Bringing home a new pet is an exhilarating time for the family. However, it’s also a big commitment and adjustment for everyone involved. In other words, it’s not a decision to be taken lightly.

If your family has decided that it’s ready for a new canine companion, keep these considerations in mind when preparing your home.

Choose the Right Breed

While there’s no need to resort to breed shaming, it’s true that there are some breeds that are better for families and specific situations. When choosing the right breed for your family, it might have less to do with the breed and more to do with your lifestyle. 

Here are some key considerations:

  • How big is your home? Do you have a yard or a small apartment? Are you close to parks or in a very urban area?
  • What’s your tolerance for barking? Some dogs bark more than others.
  • How active are you? What’s your schedule like? Some high-energy dogs require a lot of outside time. Others prefer to laze around and relax.
  • Do you have other pets? What type? 
  • How much time can you devote to maintenance – i.e., brushing and grooming? Long-haired dogs will need a lot more attention than short-haired breeds.
  • What climate do you live in?
  • Do you plan on traveling, either with or without your pet?
  • How old are your kids? A larger breed could be a little clumsy around small children, while smaller breeds might be more at risk when playing.

Some breeds are more family-friendly than others based on their needs and temperament. However, your dog’s personality will also play a role. When you apply to adopt a dog, be clear about your family’s needs and situation. 

Choose the Right Age

Another important decision to make when bringing home a dog is whether you want a puppy or an older dog. Many families tend to gravitate toward puppies, but there are pros and cons to each. 

With a puppy, you bear the onus of all the training. On the one hand, this gives you control over how well-trained your dog is as they grow. On the other, this means late nights and frequent trips outside until your pet gets used to the new routine. 

With an older dog, house training is often already handled. However, you get fewer years with an older dog and might not be able to instill any new habits. On the plus side, as puppies are so desirable, adopting an older dog is usually quicker and more socially responsible.

Outline Rules and Responsibilities

Before bringing your new pet home, schedule a family meeting to ensure that everyone is clear on the roles and responsibilities associated with caring for your new pet. Adopting a dog is a great way to teach kids of all ages some responsibility. 

Young children can be responsible for ensuring there’s clean water available each day. Older kids can be responsible for feeding or taking the dog for a quick walk each day. 

It’s also worth ensuring that everyone is on the same page about the rules in the house. Are there areas where the dog won’t be allowed? When are treats to be given? What’s the rule about table scraps? Outlining all of these things can help smooth the transition.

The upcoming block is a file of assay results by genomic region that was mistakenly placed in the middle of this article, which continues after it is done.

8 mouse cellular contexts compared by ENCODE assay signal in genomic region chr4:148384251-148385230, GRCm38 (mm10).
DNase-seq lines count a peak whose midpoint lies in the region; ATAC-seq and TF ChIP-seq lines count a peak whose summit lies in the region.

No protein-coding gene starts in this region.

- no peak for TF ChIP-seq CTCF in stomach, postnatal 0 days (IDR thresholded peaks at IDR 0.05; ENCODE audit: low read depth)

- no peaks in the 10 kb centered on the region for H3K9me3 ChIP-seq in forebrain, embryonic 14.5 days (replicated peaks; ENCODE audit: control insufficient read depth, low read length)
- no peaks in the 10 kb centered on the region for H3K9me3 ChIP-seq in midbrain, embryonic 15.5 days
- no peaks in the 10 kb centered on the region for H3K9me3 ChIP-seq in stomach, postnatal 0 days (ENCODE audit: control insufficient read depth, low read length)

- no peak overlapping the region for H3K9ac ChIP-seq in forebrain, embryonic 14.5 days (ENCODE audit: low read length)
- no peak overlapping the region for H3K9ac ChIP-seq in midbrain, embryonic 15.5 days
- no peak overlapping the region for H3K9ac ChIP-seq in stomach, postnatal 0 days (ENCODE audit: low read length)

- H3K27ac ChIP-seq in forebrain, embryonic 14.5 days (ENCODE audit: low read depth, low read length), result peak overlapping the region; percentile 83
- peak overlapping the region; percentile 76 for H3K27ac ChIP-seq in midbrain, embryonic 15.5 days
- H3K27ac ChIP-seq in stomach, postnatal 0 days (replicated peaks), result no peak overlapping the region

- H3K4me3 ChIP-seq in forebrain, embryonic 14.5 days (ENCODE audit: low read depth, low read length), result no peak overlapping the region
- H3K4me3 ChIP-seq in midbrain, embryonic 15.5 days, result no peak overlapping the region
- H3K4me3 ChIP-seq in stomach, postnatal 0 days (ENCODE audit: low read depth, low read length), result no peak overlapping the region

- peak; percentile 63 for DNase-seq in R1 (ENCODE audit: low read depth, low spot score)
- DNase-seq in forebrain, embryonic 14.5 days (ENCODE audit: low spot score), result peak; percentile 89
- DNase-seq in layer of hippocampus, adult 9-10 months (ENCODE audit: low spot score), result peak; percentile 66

Gather Everything You Need

Before you welcome your dog home, be sure that you have everything you need. Some important things to add to the list include:

  • A crate
  • A dog bed
  • Dishes
  • Gates or barriers
  • Food
  • Grooming tools

You might also want to get a new dog toy, designed by Pet Life to help welcome your new pet home. Having toys available can assist with training and introductions.

Plan Your Introductions

Introducing the new dog to your household can be an overwhelming experience. The goal is to maintain a calm environment and let the dog make the first move. 

When introducing your new family member to the kids, remind them of the importance of being calm and gentle. If they forget— which is natural— use gentle reminders to reinforce the behavior. Make the introduction somewhere safe where your pet has lots of space. 

If you have other animals, you’ll need to map out those introductions as well. Create a calm environment and be mindful of body language. Keep the first introduction short, and give your pet room to retreat. Your pets might hit it off on the first meeting, or it could take time for them to find the right balance with one another. 

Make a Training Plan

Take some time to research different approaches to training, and choose one that works for you. When you welcome a new pet to your home, it can be helpful to take a few days off to help with the transition. Outline a schedule, how you’ll discipline your pet, and how you’ll reward them for cooperating.

After a while, you might decide that your pet would benefit from obedience classes. It’s well worth the investment if you’re struggling with training on your own. Remember, there’s no shame in asking for help!

Create Safe Spaces

One of the smartest things you can do when introducing a new dog is to create safe spaces to retreat. This is an important consideration for both the people and animals in your household.

Not ready for all the planning just yet and simply wondering if a dog is right for your family? Check out these five questions to ask yourself before buying a family dog.